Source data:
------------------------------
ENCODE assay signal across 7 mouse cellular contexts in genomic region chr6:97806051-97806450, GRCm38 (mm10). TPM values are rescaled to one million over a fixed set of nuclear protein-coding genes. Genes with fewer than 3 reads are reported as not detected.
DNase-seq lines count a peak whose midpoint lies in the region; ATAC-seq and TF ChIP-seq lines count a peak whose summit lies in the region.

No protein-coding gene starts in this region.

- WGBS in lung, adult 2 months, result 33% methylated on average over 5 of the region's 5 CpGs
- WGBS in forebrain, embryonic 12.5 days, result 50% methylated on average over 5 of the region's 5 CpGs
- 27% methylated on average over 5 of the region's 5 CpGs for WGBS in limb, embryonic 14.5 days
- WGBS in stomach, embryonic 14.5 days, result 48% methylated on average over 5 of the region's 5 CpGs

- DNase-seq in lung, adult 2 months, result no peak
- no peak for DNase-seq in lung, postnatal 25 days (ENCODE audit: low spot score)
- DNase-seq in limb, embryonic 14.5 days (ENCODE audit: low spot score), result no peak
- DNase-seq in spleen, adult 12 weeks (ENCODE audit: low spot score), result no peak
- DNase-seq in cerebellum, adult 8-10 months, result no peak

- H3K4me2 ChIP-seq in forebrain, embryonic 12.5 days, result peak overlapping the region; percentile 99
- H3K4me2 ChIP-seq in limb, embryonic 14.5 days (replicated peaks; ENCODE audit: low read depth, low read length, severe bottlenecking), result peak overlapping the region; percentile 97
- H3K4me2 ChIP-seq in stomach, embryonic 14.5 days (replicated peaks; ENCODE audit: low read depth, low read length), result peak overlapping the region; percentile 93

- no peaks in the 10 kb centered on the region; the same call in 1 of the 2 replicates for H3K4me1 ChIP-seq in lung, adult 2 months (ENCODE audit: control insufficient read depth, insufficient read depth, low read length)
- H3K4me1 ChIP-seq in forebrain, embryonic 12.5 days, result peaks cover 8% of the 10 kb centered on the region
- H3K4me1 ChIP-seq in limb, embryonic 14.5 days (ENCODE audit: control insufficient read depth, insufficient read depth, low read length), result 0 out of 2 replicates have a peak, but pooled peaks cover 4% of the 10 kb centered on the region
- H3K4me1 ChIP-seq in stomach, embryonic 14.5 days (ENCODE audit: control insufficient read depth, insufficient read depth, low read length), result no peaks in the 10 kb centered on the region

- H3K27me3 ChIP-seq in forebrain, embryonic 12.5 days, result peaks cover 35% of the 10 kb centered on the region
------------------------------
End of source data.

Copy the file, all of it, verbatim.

ENCODE assay signal across 7 mouse cellular contexts in genomic region chr6:97806051-97806450, GRCm38 (mm10). TPM values are rescaled to one million over a fixed set of nuclear protein-coding genes. Genes with fewer than 3 reads are reported as not detected.
DNase-seq lines count a peak whose midpoint lies in the region; ATAC-seq and TF ChIP-seq lines count a peak whose summit lies in the region.

No protein-coding gene starts in this region.

- WGBS in lung, adult 2 months, result 33% methylated on average over 5 of the region's 5 CpGs
- WGBS in forebrain, embryonic 12.5 days, result 50% methylated on average over 5 of the region's 5 CpGs
- 27% methylated on average over 5 of the region's 5 CpGs for WGBS in limb, embryonic 14.5 days
- WGBS in stomach, embryonic 14.5 days, result 48% methylated on average over 5 of the region's 5 CpGs

- DNase-seq in lung, adult 2 months, result no peak
- no peak for DNase-seq in lung, postnatal 25 days (ENCODE audit: low spot score)
- DNase-seq in limb, embryonic 14.5 days (ENCODE audit: low spot score), result no peak
- DNase-seq in spleen, adult 12 weeks (ENCODE audit: low spot score), result no peak
- DNase-seq in cerebellum, adult 8-10 months, result no peak

- H3K4me2 ChIP-seq in forebrain, embryonic 12.5 days, result peak overlapping the region; percentile 99
- H3K4me2 ChIP-seq in limb, embryonic 14.5 days (replicated peaks; ENCODE audit: low read depth, low read length, severe bottlenecking), result peak overlapping the region; percentile 97
- H3K4me2 ChIP-seq in stomach, embryonic 14.5 days (replicated peaks; ENCODE audit: low read depth, low read length), result peak overlapping the region; percentile 93

- no peaks in the 10 kb centered on the region; the same call in 1 of the 2 replicates for H3K4me1 ChIP-seq in lung, adult 2 months (ENCODE audit: control insufficient read depth, insufficient read depth, low read length)
- H3K4me1 ChIP-seq in forebrain, embryonic 12.5 days, result peaks cover 8% of the 10 kb centered on the region
- H3K4me1 ChIP-seq in limb, embryonic 14.5 days (ENCODE audit: control insufficient read depth, insufficient read depth, low read length), result 0 out of 2 replicates have a peak, but pooled peaks cover 4% of the 10 kb centered on the region
- H3K4me1 ChIP-seq in stomach, embryonic 14.5 days (ENCODE audit: control insufficient read depth, insufficient read depth, low read length), result no peaks in the 10 kb centered on the region

- H3K27me3 ChIP-seq in forebrain, embryonic 12.5 days, result peaks cover 35% of the 10 kb centered on the region